Court Roundup

Hulk Hogan sues friend, gossip site over sex video

TAMPA, Fla. (AP) — Former pro wrestler Hulk Hogan sued a disc jockey, the DJ’s ex-wife and a gossip website Monday after a sex tape involving Hogan and the woman was posted online.
Hogan said in two lawsuits that he had consensual sex with his best friend’s wife, Heather Clem, about six years ago in the Clemses’ home, but he did not know he was being secretly recorded.
“Mr. Hogan had a reasonable expectation of his privacy, just as all Americans have a reasonable expectation of their privacy in their bedrooms,” attorney Charles Harder said.
The video was posted on the online gossip site Gawker. Hogan is seeking $100 million in damages from the New York-based media company, which declined comment.
It’s unclear who gave the video to Gawker.
In the suit against the Clemses, Hogan claimed the video caused “severe and irreparable injury which cannot be adequately compensated by monetary damages.” Hogan is seeking the rights to the video in both lawsuits.
Hogan, whose real name is Terry Bollea, wore a tight black T-shirt, black pants and dark sunglasses as he stood outside of the federal court in Tampa while his attorneys spoke to the news media. He did not comment.
It’s not clear whether Hogan and Bubba the Love Sponge Clem are still friends. The Clemses have since divorced.
Hogan acknowledged on various TV talk shows recently that he had sex with Heather Clem while he was married to Linda Hogan. The Hogans have also divorced.
Hogan, his ex-wife and the couple’s son and daughter have appeared on the reality show “Hogan Knows Best.”
Stephen Diaco, a lawyer for Bubba the Love Sponge Clem, said Hogan was the best man at the Clemses’ wedding and he is also a godfather to their child.
“My hope is that these two can preserve their friendship,” said Diaco. “I can’t comment on the suit. This has caused harm to Bubba and he didn’t release it, he didn’t condone the release of it. He wants to find out who did that and he wants that person to be held accountable.”
It is illegal in Florida to record someone without their permission, but Hogan waited too long to file criminal charges.

Zimmerman wants better access to case evidence

ORLANDO, Fla. (AP) — Attorneys for former neighborhood watch volunteer George Zimmerman said in a motion Monday that prosecutors are dragging their feet on turning over evidence.
Zimmerman’s attorneys said prosecutors aren’t turning information over in a timely manner and are providing some material in a format that’s useless for defense experts to examine. They’re asking for monthly hearings to manage the turnover of evidence from prosecutors to defense lawyers.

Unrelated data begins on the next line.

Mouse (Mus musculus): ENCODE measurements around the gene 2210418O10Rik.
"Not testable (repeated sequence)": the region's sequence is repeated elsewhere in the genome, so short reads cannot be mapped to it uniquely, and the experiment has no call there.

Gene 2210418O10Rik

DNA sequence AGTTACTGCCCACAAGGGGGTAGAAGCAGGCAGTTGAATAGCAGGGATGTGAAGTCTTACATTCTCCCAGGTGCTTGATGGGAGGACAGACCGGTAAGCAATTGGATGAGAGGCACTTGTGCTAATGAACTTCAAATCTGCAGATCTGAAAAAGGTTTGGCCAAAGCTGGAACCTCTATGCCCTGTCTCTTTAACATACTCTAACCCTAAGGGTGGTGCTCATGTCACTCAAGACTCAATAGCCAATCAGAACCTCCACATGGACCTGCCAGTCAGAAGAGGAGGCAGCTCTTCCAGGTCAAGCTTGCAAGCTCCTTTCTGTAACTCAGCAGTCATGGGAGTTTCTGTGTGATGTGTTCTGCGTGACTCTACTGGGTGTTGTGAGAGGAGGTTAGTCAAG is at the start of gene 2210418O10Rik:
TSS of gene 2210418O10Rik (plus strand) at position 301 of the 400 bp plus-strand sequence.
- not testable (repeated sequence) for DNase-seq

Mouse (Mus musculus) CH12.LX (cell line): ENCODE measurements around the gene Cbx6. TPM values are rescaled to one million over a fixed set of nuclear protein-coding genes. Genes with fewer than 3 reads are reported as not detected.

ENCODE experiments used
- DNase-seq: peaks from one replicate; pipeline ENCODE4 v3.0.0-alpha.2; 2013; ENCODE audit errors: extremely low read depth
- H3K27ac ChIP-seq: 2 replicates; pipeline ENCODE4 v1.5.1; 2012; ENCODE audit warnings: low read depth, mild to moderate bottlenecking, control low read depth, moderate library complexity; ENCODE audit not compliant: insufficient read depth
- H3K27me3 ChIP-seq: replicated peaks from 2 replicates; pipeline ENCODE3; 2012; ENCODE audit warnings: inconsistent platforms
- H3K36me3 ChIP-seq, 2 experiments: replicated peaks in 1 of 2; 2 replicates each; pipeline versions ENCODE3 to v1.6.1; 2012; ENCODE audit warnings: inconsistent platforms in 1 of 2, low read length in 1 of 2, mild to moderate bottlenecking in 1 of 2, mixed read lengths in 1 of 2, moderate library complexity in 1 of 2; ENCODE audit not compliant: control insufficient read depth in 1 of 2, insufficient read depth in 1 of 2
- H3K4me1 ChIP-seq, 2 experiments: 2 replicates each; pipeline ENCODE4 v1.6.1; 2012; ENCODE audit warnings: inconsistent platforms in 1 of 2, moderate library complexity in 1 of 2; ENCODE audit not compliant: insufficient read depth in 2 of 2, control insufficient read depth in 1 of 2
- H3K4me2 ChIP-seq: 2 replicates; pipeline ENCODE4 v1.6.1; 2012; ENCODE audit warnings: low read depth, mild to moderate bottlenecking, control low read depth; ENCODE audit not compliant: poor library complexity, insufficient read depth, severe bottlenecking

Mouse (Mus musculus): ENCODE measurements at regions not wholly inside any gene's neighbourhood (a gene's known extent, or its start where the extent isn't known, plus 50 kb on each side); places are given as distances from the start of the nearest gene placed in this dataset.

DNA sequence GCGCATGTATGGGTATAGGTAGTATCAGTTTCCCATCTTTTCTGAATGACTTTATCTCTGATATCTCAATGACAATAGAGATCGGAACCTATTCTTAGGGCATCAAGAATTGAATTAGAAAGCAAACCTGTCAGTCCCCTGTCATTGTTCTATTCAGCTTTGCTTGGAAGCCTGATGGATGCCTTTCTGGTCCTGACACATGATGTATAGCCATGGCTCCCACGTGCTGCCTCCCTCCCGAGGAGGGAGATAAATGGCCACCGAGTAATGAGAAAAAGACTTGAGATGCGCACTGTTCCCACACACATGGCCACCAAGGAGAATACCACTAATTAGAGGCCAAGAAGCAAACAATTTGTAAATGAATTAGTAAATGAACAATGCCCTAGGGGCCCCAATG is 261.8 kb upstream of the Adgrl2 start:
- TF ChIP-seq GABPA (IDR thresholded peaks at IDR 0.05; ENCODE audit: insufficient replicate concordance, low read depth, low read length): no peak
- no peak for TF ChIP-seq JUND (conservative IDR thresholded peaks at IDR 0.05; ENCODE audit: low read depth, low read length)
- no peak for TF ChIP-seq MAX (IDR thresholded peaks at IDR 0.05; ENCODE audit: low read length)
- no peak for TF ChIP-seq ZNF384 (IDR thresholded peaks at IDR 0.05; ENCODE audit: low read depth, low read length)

“The state’s approach to discovery has been to require the defense to figure out what the state has failed to provide and then ask for it rather than fulfilling the state’s legal obligation to provide complete and timely discovery,” attorney Donald West said in the motion.
A spokeswoman for the State Attorney’s Office didn’t immediately respond to an email and phone call seeking comment.
Zimmerman is charged with second-degree murder in the fatal shooting of 17-year-old Trayvon Martin during a confrontation in a central Florida gated community in February.
Zimmerman’s attorneys also asked prosecutors for cellphone photos taken by a witness and a police officer on the night of the shooting.
Zimmerman’s latest filings come less than a week after his attorneys asked prosecutors for any evidence that might suggest Martin’s civil rights were violated by Zimmerman. Martin was black, and Zimmerman has a Peruvian mother and a white father.
The U.S. Justice Department launched a probe into the initial handling of the investigation after Zimmerman wasn’t arrested for 44 days after the shooting. Zimmerman’s attorneys also asked for information on any probe into the Sanford Police Department’s handling of racial tension in Sanford after Martin’s death.
Martin’s parents and supporters claim that the unarmed teenager was targeted because he was black and that Zimmerman started the confrontation that led to the shooting. But Zimmerman’s family members have denied that he was racist in anyway.
Martin’s parents have started a website aimed at changing “stand your ground” laws around the nation. was launched this week. A Florida task force charged with reviewing the Sunshine State’s “stand your ground” law is in Jacksonville on Tuesday for its sixth meeting.

Federal judge allows hate crime case to proceed

LOUISVILLE, Ky. (AP) — A federal judge has turned away a challenge to a federal hate crimes law and allowed jury selection to start for two eastern Kentucky men charged under the statute.
Attorneys were set to begin selecting a panel Tuesday to hear the case against 20-year-old Anthony Ray Jenkins of Partridge and his cousin, 37-year-old David Jason Jenkins of Cumberland. The two are charged in federal court in London with kidnapping and assaulting Kevin Pennington at Kingdom Come State Park in Harlan County on April 4, 2011. They have pleaded not guilty.
Prosecutors say Pennington was attacked because he’s gay.
U.S. District Judge Gregory Van Tatenhove ruled on Monday the law is constitutional because Congress wrote the statute in such a way as to ensure federal authorities would have the ability to prosecute people for attacks based on sexual orientation.